Dr. King, Alton Sterling, and the Difficult Days Ahead

This is America 50 years after King’s assassination.  The relative progress made in civil rights since April 4, 1968 is rife with tragic contradiction and complexity.  King likely did not dream that after climbing to the “mountaintop” our first words would not be “free at last” but rather “Black lives matter.” 

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Baton Rouge Councilman’s use of slur is an attempt to intimidate, bully

” ‘Gang-bangers’ and the more common ‘thug’ are racist pejoratives for Black men, part of an attempt to deem them unworthy of Constitutional protections, human decency, or justice,”  writes Christopher Tyson, LSU law professor, “As a spokesperson for the Union of Police, (Metro Councilman John Delgado’s) actions carry the imprimatur of law enforcement.  Therefore they can only be read as a cheap attempt to intimidate and bully.” 

Dialogue on race necessary to move Louisiana beyond fear

The reactions to the Department of Justice’s decision to not charge police in the shooting death of Alton Sterling have divided largely along racial lines. Baton Rouge like many cities was racially segregated at its founding.Although the city has undergone “desegregation,” in the last several decades clear racial divisions exist most vividly with Florida Blvd … Continue reading

‘I am that next legacy,’ says Alton Sterling’s oldest son

“I am that next legacy. I am here after my dad,” said Cameron Sterling, 16-year-old son of Alton Sterling who was killed by Baton Rouge police, July 5, 2016.

Things get uncomfortable’ when protesters Blackout BR, interrupt policing meeting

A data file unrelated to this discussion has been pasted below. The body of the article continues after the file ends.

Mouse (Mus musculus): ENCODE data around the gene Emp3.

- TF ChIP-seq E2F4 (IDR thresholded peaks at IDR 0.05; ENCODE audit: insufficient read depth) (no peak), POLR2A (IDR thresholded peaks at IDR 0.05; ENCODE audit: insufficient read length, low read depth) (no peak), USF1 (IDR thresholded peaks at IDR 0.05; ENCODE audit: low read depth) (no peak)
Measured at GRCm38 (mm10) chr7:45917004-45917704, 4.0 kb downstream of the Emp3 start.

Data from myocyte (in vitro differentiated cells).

As officer-involved shootings cities around the country, frustrated citizens are continuing their fight for justice. With each shooting that has occurred, dash cam footage has been released, surveillance and other forms of film have been released to ensure complete disclosure. But, unfortunately, that hasn’t been the case with the deadly shooting of Alton Sterling. After … Continue reading

City bears embers of mourning, grief

iolent death became real — even surreal — in that moment. Like it did when Alton Sterling’s 15-year-old son, Cameron, wailed on television, begging for his father. This is post-friendly Baton Rouge. Things will change because they died–because all of them died.

Americans for Blane Salamoni Facebook page surfaces

​In the wake of the funerals for the three slain police officers in Baton Rouge, LA, a disturbing Facebook page has been exposed. The page, Americans For Blane Salamoni, has enraged a number of social media users as it promotes a rhetoric of hate along with racist propaganda in an effort to justify the controversial … Continue reading

I fit the prototype: large and Black. Am I Next?

With the home front being a national headline, three Baton Rouge men tell their stories of what it is to be the prototype victim for police brutality. As they leave their homes everyday with the notion that they could be “next” just because they are large, Black men. 

You’ve told Alton Sterling’s past records. Now stop ignoring the officers’ disturbing use of force, deep family ties

Salamoni’s complaint history and deep-rooted connection to the police department should seem quite alarming to anyone hoping for a fair case.